The Best Survival Water Filter – And How to Make the Right Choice

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When we first wrote this post about survival water filters for emergency preparedness and natural disasters, there were only a few good options. In just that short time, the technology has already improved leaps and bounds.

For example, there used to only be a few water filters which could remove viruses. It was also difficult to find water filters which could remove bad tastes or chemicals from water. Now, there are water filters for virtually any survival situation you can imagine.

Trying to choose one of these water filters can be tough and confusing. You need to consider type, what the filter can treat, how easy it is to use, flow rate, cartridge rate, durability, and portability.

Don’t worry.  We’ve done the research for you. 

Here’s what you need to know and the best survival water filters for each situation.

Best Survival Water Filters – Quick Reference

Best Overall

MSR Guardian Purifier

One of the few filters that can remove viruses whilst maintaining a fast flow rate.  It can also withstand being frozen, work in shallow water sources and self clean.  Check On Amazon

Best For Bugging Out

GRAYL Geopress

The GRAYL Geopress is small, lightweight, and can remove bacteria, protozoa, viruses, and even chemicals from water. This makes it perfect for bugging out virtually anywhere.Check On Amazon

Budget Pick

Sawyer Mini

Easy to use, super lightweight, reliably removes bacteria and protozoa from water, and is incredibly cheap. Check On Amazon

Best Tabletop

Big Berkey (Black Filter)

Berkey black filters remove a wide range of contaminants from water and they do it easily. The cost is high, but it’s worth it if you need to hunker down at home through a disaster.Check On Amazon

Filters vs. Purifiers

A lot of people use the terms water filter and water purifier interchangeably. While they are both water treatment systems, filters and purifiers are different things.

Water Filters

Water filters are like sieves with very, very tiny holes which are rated in micrometers (microns for short).  The holes trap contaminants so only clean water can pass through.

Most water filters have holes which are around 0.1 or 0.2 microns in size.  This is small enough to keep out bacteria and protozoa.  However, most water filters will NOT remove viruses.  Thus, most water filters can’t be considered purifiers.

Water Purifiers

A purifier is a water treatment system that can also treat viruses in addition to bacteria and protozoa.  One example of a water purifier is SteriPen (Amazon link).  It works by blasting the water with UV light. Water treatment tablets are another popular type of water purifier.

These systems are highly effective.  However, they don’t remove sediment from water.  For example, you could collect a cup of water from a swamp and safely drink it, but the mud (and bits of dead bugs, etc.) would still be in the water.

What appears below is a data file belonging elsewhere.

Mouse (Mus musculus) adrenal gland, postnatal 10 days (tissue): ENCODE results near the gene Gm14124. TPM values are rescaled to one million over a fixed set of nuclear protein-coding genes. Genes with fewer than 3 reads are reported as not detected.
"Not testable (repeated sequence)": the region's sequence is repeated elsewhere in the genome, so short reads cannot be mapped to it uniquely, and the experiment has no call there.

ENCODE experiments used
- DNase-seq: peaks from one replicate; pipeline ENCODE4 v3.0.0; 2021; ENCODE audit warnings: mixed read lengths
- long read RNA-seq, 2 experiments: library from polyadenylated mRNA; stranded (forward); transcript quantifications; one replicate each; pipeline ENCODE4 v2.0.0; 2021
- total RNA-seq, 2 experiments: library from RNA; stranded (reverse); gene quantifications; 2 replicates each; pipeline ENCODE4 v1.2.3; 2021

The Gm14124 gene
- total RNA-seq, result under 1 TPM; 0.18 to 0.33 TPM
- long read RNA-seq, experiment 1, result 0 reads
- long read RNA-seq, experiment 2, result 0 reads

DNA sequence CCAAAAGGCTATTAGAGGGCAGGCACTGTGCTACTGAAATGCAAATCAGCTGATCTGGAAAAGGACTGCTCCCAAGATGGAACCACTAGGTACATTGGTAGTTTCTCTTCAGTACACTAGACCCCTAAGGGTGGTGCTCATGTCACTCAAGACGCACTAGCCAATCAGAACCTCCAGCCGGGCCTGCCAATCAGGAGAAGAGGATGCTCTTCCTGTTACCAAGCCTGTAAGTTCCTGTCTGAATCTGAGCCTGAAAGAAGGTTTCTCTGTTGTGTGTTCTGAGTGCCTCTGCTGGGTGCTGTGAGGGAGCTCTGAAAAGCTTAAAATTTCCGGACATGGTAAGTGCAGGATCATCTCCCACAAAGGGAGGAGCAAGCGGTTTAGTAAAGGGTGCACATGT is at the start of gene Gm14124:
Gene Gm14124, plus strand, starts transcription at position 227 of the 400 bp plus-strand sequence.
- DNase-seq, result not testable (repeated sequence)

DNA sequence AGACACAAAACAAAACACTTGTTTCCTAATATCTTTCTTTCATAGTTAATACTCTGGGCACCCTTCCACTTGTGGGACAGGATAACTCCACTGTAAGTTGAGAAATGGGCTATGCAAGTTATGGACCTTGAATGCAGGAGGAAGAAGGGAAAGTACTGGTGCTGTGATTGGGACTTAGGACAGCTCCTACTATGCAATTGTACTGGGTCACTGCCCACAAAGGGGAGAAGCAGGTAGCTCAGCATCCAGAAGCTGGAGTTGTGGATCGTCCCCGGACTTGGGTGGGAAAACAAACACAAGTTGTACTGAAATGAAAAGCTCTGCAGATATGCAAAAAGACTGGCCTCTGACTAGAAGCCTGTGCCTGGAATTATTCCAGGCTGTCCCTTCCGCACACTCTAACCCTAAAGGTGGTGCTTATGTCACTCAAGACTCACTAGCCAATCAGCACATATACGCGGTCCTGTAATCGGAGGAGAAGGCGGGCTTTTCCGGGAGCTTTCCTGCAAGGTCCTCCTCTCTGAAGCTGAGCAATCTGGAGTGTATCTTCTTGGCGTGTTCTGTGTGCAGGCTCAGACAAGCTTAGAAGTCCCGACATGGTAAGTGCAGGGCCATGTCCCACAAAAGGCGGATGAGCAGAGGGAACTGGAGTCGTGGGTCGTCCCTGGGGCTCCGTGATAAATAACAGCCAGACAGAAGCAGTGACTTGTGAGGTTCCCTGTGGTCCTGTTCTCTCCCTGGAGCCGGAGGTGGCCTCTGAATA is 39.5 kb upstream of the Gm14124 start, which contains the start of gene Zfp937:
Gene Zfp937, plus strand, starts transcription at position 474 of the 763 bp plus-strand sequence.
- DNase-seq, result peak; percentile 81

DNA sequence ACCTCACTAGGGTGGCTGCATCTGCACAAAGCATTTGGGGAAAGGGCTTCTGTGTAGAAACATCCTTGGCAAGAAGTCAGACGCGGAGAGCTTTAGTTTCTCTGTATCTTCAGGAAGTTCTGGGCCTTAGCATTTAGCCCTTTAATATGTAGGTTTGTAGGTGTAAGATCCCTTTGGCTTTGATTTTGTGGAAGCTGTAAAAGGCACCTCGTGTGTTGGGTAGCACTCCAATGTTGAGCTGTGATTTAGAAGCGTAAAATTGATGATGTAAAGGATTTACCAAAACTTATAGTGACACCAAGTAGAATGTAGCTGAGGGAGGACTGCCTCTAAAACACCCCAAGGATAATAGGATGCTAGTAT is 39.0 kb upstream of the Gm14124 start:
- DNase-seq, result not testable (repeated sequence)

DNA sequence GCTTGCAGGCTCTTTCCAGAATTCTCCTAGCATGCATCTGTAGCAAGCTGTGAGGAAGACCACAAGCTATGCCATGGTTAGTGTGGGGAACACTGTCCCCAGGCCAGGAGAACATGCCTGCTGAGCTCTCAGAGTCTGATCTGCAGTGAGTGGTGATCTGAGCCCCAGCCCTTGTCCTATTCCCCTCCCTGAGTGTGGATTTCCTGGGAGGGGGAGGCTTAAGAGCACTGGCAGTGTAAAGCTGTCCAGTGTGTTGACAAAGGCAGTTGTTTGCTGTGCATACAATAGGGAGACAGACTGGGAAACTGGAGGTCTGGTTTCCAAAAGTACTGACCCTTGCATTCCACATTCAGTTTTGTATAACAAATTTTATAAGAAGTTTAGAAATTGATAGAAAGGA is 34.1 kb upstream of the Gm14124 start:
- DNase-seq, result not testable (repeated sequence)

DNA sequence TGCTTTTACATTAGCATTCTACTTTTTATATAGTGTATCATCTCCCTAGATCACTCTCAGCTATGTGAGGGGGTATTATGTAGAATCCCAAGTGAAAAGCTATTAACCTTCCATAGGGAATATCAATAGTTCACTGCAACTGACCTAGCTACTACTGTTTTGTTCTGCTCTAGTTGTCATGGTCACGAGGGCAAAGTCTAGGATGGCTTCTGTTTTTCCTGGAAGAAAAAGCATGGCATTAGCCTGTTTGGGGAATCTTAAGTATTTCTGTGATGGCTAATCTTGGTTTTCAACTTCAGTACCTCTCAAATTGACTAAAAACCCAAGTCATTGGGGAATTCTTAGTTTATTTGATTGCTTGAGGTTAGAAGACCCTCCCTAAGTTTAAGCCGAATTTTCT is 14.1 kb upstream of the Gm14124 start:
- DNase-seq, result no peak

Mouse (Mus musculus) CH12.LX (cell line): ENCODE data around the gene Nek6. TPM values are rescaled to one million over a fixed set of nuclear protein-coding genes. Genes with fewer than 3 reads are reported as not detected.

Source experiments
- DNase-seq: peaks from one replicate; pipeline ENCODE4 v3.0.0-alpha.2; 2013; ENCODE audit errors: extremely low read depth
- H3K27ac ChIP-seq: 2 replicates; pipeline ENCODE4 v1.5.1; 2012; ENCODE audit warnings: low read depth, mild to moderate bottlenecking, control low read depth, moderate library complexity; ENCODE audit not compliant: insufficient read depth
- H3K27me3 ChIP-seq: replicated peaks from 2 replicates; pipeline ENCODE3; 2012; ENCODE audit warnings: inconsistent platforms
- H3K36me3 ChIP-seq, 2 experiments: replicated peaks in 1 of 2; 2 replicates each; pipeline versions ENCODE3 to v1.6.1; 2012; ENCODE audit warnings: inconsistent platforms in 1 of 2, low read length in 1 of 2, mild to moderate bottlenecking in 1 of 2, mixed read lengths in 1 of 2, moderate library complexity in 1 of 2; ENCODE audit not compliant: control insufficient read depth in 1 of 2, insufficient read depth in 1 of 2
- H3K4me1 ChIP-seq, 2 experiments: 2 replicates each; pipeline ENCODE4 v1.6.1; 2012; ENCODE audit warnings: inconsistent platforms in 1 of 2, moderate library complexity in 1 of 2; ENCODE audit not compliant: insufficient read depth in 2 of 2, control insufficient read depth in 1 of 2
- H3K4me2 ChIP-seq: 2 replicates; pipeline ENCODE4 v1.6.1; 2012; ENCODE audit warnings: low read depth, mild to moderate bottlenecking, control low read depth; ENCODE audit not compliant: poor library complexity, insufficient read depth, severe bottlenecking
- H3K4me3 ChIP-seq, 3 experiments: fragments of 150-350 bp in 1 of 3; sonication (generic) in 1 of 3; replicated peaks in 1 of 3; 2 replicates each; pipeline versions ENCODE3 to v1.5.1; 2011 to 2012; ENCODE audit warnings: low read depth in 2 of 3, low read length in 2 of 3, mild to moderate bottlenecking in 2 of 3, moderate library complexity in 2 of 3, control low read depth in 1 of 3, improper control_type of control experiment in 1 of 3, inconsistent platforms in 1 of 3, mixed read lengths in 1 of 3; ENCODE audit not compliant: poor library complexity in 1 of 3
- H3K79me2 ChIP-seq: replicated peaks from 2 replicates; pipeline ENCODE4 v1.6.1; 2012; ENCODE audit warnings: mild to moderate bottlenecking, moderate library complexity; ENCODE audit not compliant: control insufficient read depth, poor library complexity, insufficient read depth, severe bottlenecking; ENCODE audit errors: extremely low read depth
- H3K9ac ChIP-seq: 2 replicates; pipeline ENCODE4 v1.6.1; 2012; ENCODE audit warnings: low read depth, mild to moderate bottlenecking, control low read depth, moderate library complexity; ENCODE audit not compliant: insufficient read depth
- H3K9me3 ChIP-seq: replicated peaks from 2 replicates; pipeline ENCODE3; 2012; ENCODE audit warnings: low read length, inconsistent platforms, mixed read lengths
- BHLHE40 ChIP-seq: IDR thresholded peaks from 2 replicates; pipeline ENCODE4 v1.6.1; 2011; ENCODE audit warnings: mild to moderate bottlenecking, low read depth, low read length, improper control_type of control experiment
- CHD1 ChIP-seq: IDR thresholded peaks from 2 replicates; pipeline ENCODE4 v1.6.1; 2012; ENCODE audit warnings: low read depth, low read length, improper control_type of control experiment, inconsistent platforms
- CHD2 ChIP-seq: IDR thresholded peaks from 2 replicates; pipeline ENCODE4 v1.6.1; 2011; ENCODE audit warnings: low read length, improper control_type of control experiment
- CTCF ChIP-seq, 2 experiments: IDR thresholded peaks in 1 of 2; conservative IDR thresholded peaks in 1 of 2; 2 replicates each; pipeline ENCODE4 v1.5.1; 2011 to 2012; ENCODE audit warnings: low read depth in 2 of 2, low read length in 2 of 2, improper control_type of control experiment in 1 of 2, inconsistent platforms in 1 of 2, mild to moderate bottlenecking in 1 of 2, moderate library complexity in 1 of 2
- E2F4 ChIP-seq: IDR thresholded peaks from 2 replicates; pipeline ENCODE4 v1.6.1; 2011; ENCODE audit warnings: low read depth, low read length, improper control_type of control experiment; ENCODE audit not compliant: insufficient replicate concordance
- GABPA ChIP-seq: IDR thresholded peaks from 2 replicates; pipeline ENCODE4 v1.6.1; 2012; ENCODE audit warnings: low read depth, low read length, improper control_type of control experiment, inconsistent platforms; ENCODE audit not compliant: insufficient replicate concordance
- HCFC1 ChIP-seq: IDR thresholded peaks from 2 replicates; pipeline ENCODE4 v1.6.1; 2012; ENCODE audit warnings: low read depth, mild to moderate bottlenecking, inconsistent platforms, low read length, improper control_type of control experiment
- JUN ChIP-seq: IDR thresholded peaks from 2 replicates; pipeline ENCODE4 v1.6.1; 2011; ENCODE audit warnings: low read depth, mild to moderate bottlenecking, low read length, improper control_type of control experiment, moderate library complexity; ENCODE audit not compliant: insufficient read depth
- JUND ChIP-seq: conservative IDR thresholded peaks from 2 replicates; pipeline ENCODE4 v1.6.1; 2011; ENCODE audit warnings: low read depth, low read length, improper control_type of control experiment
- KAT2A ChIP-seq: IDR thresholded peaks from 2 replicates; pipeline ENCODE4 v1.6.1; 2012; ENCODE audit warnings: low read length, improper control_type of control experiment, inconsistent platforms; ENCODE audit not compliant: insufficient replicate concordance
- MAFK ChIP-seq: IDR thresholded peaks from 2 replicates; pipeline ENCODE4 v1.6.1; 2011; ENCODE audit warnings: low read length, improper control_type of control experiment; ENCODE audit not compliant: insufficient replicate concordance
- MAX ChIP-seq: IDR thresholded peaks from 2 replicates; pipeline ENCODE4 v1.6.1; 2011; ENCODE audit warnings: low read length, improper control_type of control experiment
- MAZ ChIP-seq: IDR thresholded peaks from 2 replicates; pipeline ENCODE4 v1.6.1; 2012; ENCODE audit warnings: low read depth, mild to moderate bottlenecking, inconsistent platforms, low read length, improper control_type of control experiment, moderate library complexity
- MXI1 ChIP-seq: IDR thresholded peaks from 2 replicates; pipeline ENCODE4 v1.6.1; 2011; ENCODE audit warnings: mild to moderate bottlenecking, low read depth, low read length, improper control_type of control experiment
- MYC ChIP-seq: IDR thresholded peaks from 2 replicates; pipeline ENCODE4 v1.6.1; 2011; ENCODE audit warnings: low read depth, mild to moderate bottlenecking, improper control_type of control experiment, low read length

As mentioned before, water filter technology has improved drastically over the past few years.  There are now several water filters which have filter hole sizes small enough to remove viruses.  Thus, these filters can be called “purifiers.”

Water Filter Micron Rating Explained

For a water filter to work, it must be able to catch harmful contaminants while still allowing water molecules to pass through.  The size of the holes, or pores, that catch contaminants are measured in microns

Below you can see the micron size of various contaminants compared to water.

Micron Sizes

  • Water Molecule: 000282 microns
  • Width of Human Hair: 75 microns
  • Mold: 3-12 microns
  • Protozoa/Cysts: 4-5 microns
  • Bacteria: 1-10 microns in length and 0.2 to 1 micron in width
  • Lead Dust: 1-0.7 microns
  • Viruses: 004-0.3 microns
  • Pesticides: 001 microns

(Source: 1)

A good water filter will have a micron rating of at most 0.2 microns.  If it were any larger than this, then bacteria would be allowed through.

For a water filter to remove viruses, the micron rating must be less than 0.1.  Bear in mind that this is a very tiny hole size!  Thus, water filters which remove viruses will be very slow and get clogged easily.

Absolute vs. Nominal Micron Rating

Some water filters list their nominal micron rating.  This is an average of the pore sizes.  Some of the pores could be larger than listed and thus let bacteria through.

By contrast, better water filters list their absolute micron ratingThis is a measurement of the maximum pore size in the filter.  A 0.2 absolute micron rating won’t let anything 0.2 microns or larger through (meaning no bacteria pass).

What Do Water Filters Treat?

It is very important that you think about what types of contaminants might be in the water you want to treat before choosing a survival water filter.  Not all water filters remove the same contaminants.

Here’s a breakdown of the types of contaminants found in water during emergency situations and what type of filter is needed to treat it.

Protozoa